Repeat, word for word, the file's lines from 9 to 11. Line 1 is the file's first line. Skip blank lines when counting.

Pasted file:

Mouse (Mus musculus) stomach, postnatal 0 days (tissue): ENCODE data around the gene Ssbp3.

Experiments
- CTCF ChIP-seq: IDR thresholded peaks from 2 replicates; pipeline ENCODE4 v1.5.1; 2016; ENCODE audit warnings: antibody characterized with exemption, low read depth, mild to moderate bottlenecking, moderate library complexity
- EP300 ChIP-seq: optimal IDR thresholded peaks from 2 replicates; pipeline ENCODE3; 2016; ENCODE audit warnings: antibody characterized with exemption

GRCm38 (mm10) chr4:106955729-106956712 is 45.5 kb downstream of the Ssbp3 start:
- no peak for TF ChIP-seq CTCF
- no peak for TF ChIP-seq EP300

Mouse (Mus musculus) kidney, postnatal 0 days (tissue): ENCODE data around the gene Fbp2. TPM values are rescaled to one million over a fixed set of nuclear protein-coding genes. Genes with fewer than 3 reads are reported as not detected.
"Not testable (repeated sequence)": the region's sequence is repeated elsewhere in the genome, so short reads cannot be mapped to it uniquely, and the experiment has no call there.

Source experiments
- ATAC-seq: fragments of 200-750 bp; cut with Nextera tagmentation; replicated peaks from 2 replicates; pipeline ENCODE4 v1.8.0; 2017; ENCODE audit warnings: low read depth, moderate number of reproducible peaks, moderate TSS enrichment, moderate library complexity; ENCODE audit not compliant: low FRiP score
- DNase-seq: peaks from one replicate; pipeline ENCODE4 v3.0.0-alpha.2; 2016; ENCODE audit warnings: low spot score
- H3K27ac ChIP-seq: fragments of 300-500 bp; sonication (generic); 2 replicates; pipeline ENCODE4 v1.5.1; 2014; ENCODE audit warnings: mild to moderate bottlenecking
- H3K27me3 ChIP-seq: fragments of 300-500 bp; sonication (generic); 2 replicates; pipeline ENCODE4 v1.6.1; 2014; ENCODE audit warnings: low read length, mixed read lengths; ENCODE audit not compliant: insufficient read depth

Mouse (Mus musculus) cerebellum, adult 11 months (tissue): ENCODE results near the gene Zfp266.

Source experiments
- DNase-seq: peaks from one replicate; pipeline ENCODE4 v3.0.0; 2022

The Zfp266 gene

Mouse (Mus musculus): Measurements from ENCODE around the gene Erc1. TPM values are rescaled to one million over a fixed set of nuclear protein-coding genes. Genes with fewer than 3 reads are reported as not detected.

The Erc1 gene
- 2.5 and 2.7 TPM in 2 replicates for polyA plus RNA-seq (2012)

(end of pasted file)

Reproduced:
"Not testable (repeated sequence)": the region's sequence is repeated elsewhere in the genome, so short reads cannot be mapped to it uniquely, and the experiment has no call there.

Source experiments
- ATAC-seq: fragments of 200-750 bp; cut with Nextera tagmentation; replicated peaks from 2 replicates; pipeline ENCODE4 v1.8.0; 2017; ENCODE audit warnings: low read depth, moderate number of reproducible peaks, moderate TSS enrichment, moderate library complexity; ENCODE audit not compliant: low FRiP score